CA Officially Unveils ecoSoftware to Manage Corporate Energy Use, Sustainability

With increased awareness — and regulation — of issues such as energy security and climate change, more and more corporations are working to reduce their carbon emissions and consumption of energy and natural resources. But how do you know if your efforts are paying off? Software company CA (s CA) hopes to help answer this question with a new line of products, called ecoSoftware, officially unveiled Monday. The line includes ecoGovernance, which helps evaluate and track companies’ sustainability initiatives, and ecoMeter, which manages energy use from data centers and other facilities.

EcoGovernance helps manage a company’s sustainability strategy by comparing how well different potential initiatives would help meet companies’ goals, as well as existing and coming regulations, said Terrence Clark, CA’s senior vice president and general manager for ecoSoftware. It sounds simple, but it can be a major task considering that some companies have thousands of ideas to capture, categorize and sift through, and different departments can make individual decisions about what to do.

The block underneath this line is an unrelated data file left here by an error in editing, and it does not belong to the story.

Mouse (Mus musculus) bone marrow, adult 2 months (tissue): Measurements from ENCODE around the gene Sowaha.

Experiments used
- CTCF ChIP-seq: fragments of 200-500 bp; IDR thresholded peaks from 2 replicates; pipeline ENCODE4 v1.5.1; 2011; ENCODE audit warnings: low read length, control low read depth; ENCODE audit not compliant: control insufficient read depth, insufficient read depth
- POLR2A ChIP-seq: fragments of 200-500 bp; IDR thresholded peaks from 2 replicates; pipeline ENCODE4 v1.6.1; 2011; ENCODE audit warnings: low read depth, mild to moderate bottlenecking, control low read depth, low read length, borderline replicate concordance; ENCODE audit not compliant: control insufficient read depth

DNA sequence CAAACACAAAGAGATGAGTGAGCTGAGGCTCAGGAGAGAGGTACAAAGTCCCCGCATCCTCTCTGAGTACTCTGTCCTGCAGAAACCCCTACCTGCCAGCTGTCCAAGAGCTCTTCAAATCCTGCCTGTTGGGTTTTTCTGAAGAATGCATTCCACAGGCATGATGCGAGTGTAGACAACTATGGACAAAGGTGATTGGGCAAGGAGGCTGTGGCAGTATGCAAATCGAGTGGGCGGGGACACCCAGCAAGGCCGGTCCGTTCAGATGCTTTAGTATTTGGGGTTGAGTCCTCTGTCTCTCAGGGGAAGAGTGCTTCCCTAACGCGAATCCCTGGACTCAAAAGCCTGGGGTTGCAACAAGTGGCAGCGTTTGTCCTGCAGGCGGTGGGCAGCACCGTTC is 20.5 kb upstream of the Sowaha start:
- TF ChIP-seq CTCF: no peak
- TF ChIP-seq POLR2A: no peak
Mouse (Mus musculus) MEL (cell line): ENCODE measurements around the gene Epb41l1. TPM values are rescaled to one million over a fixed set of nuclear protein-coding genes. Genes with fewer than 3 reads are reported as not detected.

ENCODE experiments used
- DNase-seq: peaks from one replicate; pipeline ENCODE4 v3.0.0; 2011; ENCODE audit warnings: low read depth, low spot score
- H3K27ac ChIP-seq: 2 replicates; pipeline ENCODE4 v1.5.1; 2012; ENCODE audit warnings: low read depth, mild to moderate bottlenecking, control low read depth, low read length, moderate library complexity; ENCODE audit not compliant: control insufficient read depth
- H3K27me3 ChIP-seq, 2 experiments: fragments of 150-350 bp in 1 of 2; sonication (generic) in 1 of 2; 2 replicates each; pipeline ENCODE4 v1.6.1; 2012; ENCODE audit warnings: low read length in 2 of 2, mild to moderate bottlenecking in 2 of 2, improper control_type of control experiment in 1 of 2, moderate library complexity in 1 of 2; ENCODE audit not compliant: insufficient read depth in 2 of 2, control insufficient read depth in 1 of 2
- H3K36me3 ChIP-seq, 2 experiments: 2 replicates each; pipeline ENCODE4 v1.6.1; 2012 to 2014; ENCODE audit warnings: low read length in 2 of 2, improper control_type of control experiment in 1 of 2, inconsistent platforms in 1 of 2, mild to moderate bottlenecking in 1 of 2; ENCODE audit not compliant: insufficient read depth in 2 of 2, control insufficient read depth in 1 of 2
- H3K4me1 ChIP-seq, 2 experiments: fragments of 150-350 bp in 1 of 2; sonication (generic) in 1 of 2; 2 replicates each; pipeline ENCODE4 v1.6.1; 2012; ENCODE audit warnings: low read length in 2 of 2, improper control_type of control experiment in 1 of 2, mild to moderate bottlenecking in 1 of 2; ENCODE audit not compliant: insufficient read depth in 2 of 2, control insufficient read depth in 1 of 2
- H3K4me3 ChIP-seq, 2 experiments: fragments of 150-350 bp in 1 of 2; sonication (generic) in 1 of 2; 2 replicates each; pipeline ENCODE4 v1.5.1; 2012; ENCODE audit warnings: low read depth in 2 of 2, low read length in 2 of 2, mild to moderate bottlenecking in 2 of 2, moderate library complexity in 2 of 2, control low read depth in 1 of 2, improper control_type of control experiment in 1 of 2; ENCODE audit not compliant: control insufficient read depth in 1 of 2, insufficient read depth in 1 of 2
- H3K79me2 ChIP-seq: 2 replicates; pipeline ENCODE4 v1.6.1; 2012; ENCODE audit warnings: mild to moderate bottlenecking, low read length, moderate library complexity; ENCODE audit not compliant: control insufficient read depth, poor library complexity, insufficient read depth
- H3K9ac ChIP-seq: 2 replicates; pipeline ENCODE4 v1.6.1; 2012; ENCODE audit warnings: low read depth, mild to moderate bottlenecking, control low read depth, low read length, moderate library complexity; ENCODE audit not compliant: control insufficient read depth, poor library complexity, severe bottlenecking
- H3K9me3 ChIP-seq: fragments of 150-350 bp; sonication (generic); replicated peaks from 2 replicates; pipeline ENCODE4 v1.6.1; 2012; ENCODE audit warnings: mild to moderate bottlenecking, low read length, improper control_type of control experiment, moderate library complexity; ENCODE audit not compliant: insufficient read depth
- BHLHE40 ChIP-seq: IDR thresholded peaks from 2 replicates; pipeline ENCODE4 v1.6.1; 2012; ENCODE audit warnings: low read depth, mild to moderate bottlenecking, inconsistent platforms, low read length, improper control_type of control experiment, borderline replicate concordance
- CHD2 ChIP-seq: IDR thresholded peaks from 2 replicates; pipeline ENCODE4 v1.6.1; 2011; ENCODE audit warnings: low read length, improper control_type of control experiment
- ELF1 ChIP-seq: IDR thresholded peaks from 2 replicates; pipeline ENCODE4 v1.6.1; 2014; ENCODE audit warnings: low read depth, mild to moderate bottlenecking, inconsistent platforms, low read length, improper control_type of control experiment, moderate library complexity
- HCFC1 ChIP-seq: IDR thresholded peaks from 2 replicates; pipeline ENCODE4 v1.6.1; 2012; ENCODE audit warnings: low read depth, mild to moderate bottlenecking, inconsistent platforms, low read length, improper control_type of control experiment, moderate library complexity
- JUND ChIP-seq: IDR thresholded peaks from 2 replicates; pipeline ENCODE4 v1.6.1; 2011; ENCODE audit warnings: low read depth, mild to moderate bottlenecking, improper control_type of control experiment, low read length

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How to Put Sustainability On the Books

Corporate social responsibility reports are often a company’s beachhead effort on sustainability, and most focus on relatively easy-to-achieve metrics, such as employee volunteerism rates, corporate giving and supplier diversity. Advocates say even this kind of transparency can spur companies to further action. That’s the logic behind the Global Reporting Initiative, which provides a framework for companies to evaluate their own CSR reports. The GRI Framework doesn’t give points for good or bad outcomes, however; companies earn points simply for disclosing information.

Sounds easy, right? Wrong. CSR data is notoriously complex. Putting together a report can mean pulling data from environmental health and safety departments, community and education programs, philanthropic giving records, supply chain partners and operations records. Historically, companies have pulled that data into Excel spreadsheets to create new data sets for CSR reports. But as stakeholders — and shareholders — show more interest in sustainability concerns, companies are beginning to eye more sophisticated software to help them manage and report that data.  Read More about How to Put Sustainability On the Books